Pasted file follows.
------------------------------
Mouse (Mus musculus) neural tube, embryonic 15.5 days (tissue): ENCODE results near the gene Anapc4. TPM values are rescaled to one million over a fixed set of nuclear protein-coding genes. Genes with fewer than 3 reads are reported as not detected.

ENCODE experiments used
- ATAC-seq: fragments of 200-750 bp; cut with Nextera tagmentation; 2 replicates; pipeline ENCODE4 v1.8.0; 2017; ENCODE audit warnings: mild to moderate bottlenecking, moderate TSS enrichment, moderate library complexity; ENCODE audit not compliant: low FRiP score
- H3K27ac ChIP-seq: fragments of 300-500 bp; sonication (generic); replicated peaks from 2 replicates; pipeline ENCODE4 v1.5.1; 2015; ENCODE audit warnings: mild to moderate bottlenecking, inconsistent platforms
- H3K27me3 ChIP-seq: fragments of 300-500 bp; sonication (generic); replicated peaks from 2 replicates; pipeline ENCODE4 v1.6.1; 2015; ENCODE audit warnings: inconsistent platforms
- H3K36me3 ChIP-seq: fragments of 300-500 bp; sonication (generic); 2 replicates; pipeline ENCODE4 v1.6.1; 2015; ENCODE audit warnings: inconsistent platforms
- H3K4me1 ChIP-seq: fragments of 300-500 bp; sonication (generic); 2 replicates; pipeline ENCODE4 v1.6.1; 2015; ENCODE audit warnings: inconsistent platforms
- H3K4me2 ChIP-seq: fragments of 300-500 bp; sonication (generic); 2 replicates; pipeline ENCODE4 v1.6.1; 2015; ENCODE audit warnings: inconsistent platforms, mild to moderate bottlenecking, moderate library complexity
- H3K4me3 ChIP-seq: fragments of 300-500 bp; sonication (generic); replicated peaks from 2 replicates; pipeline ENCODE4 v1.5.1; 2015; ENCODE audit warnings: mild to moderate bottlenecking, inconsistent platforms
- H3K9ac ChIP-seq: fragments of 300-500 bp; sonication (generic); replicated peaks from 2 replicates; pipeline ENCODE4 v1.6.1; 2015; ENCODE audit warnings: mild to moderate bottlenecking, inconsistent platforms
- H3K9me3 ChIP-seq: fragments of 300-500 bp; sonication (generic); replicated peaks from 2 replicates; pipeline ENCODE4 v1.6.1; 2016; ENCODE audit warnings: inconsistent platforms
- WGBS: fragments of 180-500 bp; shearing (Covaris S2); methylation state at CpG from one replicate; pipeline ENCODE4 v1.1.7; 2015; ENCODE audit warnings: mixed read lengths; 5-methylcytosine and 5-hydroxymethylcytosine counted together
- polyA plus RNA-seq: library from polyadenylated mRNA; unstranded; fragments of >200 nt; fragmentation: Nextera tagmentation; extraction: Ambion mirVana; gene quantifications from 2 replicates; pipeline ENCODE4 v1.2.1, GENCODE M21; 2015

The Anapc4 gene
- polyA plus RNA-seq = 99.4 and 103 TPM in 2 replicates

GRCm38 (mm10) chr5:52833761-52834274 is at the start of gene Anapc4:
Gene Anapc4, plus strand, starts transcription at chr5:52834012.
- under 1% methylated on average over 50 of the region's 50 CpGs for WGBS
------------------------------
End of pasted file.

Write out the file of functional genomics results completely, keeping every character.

Mouse (Mus musculus) neural tube, embryonic 15.5 days (tissue): ENCODE results near the gene Anapc4. TPM values are rescaled to one million over a fixed set of nuclear protein-coding genes. Genes with fewer than 3 reads are reported as not detected.

ENCODE experiments used
- ATAC-seq: fragments of 200-750 bp; cut with Nextera tagmentation; 2 replicates; pipeline ENCODE4 v1.8.0; 2017; ENCODE audit warnings: mild to moderate bottlenecking, moderate TSS enrichment, moderate library complexity; ENCODE audit not compliant: low FRiP score
- H3K27ac ChIP-seq: fragments of 300-500 bp; sonication (generic); replicated peaks from 2 replicates; pipeline ENCODE4 v1.5.1; 2015; ENCODE audit warnings: mild to moderate bottlenecking, inconsistent platforms
- H3K27me3 ChIP-seq: fragments of 300-500 bp; sonication (generic); replicated peaks from 2 replicates; pipeline ENCODE4 v1.6.1; 2015; ENCODE audit warnings: inconsistent platforms
- H3K36me3 ChIP-seq: fragments of 300-500 bp; sonication (generic); 2 replicates; pipeline ENCODE4 v1.6.1; 2015; ENCODE audit warnings: inconsistent platforms
- H3K4me1 ChIP-seq: fragments of 300-500 bp; sonication (generic); 2 replicates; pipeline ENCODE4 v1.6.1; 2015; ENCODE audit warnings: inconsistent platforms
- H3K4me2 ChIP-seq: fragments of 300-500 bp; sonication (generic); 2 replicates; pipeline ENCODE4 v1.6.1; 2015; ENCODE audit warnings: inconsistent platforms, mild to moderate bottlenecking, moderate library complexity
- H3K4me3 ChIP-seq: fragments of 300-500 bp; sonication (generic); replicated peaks from 2 replicates; pipeline ENCODE4 v1.5.1; 2015; ENCODE audit warnings: mild to moderate bottlenecking, inconsistent platforms
- H3K9ac ChIP-seq: fragments of 300-500 bp; sonication (generic); replicated peaks from 2 replicates; pipeline ENCODE4 v1.6.1; 2015; ENCODE audit warnings: mild to moderate bottlenecking, inconsistent platforms
- H3K9me3 ChIP-seq: fragments of 300-500 bp; sonication (generic); replicated peaks from 2 replicates; pipeline ENCODE4 v1.6.1; 2016; ENCODE audit warnings: inconsistent platforms
- WGBS: fragments of 180-500 bp; shearing (Covaris S2); methylation state at CpG from one replicate; pipeline ENCODE4 v1.1.7; 2015; ENCODE audit warnings: mixed read lengths; 5-methylcytosine and 5-hydroxymethylcytosine counted together
- polyA plus RNA-seq: library from polyadenylated mRNA; unstranded; fragments of >200 nt; fragmentation: Nextera tagmentation; extraction: Ambion mirVana; gene quantifications from 2 replicates; pipeline ENCODE4 v1.2.1, GENCODE M21; 2015

The Anapc4 gene
- polyA plus RNA-seq = 99.4 and 103 TPM in 2 replicates

GRCm38 (mm10) chr5:52833761-52834274 is at the start of gene Anapc4:
Gene Anapc4, plus strand, starts transcription at chr5:52834012.
- under 1% methylated on average over 50 of the region's 50 CpGs for WGBS